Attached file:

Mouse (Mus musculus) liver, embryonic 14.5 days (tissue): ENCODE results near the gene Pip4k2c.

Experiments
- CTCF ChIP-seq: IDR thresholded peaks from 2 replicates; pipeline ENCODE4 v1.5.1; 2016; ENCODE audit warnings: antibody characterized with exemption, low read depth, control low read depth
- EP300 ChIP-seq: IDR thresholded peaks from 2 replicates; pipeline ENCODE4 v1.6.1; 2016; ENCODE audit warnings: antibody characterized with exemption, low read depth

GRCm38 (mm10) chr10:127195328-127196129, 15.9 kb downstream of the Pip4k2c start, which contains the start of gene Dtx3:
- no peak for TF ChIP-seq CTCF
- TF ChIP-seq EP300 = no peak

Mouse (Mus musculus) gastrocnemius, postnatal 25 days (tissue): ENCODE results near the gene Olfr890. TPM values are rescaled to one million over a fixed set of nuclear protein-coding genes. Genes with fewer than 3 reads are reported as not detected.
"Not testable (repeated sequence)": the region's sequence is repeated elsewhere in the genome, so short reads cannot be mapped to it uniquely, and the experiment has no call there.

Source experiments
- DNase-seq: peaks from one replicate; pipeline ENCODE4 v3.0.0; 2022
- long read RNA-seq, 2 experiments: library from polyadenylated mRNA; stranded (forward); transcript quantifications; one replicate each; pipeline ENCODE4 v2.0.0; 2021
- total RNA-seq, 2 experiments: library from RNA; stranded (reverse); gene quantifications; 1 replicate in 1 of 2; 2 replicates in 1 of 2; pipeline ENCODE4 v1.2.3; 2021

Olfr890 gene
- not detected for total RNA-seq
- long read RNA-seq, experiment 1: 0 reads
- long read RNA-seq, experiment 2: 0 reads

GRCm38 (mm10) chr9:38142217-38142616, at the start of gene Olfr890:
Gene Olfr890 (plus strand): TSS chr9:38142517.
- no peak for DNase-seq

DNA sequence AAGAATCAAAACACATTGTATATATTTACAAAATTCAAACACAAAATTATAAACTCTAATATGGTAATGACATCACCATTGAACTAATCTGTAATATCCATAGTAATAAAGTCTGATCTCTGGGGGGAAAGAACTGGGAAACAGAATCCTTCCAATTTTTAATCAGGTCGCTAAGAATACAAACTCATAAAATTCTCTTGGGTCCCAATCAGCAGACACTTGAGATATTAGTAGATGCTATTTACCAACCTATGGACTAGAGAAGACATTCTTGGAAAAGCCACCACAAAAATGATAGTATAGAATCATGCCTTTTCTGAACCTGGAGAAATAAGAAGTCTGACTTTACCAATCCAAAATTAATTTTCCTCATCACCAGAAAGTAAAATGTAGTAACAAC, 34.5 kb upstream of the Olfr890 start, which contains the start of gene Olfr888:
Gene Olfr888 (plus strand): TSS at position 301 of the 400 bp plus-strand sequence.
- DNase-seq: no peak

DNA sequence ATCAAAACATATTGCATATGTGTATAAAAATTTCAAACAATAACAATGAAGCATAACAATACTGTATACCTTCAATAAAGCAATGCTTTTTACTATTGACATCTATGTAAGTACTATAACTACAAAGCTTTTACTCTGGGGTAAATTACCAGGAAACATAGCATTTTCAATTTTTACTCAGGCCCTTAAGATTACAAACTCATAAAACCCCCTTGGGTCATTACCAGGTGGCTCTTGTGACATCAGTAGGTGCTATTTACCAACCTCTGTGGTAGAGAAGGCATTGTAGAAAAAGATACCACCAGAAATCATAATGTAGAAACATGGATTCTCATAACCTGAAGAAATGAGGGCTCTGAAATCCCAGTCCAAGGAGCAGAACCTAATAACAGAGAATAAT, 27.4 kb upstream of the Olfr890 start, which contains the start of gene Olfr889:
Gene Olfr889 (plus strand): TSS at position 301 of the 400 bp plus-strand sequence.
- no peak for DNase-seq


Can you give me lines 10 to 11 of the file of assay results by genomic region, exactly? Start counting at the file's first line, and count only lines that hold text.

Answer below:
Source experiments
- DNase-seq: peaks from one replicate; pipeline ENCODE4 v3.0.0; 2022